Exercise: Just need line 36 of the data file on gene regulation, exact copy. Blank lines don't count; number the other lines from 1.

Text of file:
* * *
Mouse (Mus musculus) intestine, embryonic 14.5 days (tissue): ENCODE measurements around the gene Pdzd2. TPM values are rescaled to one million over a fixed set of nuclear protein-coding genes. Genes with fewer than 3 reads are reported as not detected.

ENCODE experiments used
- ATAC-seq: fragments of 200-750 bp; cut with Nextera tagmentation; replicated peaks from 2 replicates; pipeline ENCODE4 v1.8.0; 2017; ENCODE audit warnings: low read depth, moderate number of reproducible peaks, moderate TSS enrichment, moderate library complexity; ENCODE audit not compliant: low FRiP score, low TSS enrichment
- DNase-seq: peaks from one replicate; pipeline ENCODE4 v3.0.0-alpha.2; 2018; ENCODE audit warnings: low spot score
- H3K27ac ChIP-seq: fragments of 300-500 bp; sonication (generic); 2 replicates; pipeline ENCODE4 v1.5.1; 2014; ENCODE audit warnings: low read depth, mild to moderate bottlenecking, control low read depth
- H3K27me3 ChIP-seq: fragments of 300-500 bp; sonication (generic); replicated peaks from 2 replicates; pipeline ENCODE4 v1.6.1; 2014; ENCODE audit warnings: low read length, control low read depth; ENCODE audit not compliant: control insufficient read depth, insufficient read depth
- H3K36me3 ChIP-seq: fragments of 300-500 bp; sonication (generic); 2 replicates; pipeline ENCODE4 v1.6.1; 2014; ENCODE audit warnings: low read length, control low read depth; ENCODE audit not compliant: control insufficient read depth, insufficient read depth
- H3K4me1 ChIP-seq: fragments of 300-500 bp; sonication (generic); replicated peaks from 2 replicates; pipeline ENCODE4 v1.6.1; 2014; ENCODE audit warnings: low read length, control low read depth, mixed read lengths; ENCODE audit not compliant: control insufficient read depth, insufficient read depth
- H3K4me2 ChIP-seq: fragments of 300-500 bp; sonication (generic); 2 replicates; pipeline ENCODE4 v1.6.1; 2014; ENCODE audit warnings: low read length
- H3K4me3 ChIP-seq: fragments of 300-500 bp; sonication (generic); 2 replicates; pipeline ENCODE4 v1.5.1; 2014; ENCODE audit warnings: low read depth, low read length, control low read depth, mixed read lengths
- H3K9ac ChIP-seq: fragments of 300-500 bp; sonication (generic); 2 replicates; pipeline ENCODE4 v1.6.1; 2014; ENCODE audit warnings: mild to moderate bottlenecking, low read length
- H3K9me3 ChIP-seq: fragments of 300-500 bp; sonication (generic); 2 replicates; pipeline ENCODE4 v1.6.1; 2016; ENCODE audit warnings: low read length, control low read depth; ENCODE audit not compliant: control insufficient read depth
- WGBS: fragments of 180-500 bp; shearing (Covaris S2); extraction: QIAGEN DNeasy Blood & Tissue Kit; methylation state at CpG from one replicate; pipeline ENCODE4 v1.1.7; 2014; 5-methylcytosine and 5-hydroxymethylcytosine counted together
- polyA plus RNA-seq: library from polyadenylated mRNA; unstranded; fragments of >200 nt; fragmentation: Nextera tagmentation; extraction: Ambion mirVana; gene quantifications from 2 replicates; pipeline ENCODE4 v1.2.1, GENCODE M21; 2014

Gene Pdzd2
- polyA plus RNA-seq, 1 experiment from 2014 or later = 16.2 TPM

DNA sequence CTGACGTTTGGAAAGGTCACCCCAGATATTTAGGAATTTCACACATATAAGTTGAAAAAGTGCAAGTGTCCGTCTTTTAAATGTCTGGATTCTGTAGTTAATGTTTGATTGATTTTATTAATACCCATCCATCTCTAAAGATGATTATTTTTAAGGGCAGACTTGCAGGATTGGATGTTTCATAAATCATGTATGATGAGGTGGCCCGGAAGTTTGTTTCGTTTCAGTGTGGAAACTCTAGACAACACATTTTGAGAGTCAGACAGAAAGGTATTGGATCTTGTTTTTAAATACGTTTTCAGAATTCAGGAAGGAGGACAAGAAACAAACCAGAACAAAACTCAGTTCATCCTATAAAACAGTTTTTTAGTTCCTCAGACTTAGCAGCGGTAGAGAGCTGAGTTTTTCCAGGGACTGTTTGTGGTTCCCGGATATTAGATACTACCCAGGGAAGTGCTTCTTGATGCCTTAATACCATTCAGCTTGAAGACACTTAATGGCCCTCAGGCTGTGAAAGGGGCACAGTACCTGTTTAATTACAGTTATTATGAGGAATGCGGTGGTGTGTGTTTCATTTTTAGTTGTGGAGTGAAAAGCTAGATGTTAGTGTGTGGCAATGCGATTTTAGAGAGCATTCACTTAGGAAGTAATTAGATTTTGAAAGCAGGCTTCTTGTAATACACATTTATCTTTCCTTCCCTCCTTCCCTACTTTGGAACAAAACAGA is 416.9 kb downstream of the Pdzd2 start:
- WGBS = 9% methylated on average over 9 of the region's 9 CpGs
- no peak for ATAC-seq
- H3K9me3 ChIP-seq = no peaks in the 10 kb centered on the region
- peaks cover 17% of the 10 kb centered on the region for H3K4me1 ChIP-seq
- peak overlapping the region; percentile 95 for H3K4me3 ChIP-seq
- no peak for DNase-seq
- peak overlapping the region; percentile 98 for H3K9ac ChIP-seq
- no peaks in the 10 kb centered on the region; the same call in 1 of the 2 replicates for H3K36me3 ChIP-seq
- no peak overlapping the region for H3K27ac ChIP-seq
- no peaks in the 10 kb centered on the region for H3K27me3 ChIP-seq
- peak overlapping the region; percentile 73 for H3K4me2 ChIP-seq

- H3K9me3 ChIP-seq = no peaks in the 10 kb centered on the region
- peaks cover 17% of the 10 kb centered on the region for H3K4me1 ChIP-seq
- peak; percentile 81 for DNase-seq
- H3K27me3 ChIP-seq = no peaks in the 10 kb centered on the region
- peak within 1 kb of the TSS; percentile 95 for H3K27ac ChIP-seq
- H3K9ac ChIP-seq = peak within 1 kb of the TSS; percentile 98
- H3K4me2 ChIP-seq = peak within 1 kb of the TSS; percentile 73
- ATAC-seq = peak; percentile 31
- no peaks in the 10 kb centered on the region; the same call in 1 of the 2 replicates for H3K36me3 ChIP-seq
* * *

- ATAC-seq = peak; percentile 31